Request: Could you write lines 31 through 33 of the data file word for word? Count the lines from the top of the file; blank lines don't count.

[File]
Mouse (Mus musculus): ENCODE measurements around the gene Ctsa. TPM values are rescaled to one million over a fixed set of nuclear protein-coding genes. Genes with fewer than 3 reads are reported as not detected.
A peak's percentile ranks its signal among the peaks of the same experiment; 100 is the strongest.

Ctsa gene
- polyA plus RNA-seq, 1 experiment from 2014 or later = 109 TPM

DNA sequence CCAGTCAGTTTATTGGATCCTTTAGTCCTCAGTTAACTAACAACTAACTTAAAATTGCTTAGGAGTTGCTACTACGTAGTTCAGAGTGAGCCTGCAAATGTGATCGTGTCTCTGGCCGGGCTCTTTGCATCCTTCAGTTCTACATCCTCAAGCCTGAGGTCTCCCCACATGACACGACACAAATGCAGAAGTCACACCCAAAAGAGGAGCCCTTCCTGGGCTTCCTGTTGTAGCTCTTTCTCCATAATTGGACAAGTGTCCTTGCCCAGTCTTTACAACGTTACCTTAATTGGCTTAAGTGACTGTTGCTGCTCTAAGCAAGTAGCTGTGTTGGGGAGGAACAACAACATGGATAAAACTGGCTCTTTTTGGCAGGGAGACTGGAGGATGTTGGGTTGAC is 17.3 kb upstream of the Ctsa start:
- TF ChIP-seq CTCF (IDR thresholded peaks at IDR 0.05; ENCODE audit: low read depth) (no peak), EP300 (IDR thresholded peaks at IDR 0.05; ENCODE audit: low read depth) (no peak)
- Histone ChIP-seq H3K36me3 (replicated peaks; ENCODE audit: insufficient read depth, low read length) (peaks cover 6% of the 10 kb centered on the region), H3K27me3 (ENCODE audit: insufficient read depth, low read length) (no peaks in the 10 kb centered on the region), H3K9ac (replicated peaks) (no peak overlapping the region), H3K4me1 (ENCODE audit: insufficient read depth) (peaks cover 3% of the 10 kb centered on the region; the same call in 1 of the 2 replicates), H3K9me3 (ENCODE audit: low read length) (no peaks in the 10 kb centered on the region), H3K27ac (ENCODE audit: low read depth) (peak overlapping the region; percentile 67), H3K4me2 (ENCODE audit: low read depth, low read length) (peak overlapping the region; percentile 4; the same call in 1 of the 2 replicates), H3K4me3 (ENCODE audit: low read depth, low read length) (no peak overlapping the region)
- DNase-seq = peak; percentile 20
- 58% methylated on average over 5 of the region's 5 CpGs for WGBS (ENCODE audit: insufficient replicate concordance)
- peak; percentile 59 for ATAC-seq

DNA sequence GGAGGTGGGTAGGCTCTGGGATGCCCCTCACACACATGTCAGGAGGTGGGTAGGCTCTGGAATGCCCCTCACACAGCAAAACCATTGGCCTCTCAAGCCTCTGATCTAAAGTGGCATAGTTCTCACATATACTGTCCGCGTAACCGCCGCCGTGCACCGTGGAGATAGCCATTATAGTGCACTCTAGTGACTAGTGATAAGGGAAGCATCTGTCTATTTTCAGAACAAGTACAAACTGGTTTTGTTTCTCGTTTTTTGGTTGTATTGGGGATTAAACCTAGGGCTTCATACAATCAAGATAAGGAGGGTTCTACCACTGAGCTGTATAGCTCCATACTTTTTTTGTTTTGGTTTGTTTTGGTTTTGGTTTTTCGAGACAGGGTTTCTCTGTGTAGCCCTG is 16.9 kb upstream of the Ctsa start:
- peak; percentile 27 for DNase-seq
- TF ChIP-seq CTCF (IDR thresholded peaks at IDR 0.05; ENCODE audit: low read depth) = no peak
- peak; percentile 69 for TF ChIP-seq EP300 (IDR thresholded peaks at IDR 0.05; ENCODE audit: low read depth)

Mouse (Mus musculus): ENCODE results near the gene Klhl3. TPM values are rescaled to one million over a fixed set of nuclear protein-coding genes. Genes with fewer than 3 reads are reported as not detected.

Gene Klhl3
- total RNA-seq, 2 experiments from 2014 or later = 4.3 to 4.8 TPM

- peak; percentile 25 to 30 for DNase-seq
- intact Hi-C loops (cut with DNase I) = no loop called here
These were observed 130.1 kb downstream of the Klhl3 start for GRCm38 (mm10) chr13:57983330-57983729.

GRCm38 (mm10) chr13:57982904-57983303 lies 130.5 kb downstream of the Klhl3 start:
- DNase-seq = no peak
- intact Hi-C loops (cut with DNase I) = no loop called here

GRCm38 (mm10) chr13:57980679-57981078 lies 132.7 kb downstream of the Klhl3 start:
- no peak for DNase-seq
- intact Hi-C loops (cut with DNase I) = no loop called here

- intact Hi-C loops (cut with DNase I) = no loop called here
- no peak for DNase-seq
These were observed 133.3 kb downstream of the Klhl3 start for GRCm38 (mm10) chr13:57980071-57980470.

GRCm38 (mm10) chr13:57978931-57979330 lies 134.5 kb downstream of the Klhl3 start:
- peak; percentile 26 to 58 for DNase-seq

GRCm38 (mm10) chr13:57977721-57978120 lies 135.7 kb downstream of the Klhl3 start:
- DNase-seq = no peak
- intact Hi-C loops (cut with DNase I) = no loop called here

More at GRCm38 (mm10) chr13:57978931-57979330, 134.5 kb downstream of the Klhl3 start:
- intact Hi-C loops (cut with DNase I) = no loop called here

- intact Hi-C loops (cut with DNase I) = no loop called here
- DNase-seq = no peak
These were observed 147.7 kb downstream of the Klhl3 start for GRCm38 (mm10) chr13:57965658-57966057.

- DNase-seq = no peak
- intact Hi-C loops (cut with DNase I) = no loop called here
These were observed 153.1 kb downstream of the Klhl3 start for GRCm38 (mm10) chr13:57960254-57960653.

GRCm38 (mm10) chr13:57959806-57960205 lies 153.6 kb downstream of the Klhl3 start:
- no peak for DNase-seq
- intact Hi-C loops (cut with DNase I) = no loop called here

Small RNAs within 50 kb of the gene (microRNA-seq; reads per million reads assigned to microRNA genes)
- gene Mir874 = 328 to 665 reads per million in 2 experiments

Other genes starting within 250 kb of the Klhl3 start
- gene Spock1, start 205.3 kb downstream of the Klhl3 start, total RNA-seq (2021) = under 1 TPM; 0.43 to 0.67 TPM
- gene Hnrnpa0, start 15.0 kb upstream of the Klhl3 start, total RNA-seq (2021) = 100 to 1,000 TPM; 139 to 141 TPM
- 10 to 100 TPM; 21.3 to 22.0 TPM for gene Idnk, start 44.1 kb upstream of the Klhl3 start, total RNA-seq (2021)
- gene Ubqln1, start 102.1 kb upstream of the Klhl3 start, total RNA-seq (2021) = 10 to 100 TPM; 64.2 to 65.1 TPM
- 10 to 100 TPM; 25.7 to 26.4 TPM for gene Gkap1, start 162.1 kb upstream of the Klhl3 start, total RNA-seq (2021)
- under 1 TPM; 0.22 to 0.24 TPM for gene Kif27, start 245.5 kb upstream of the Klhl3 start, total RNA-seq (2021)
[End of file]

- peak; percentile 26 to 58 for DNase-seq

GRCm38 (mm10) chr13:57977721-57978120 lies 135.7 kb downstream of the Klhl3 start:
- DNase-seq = no peak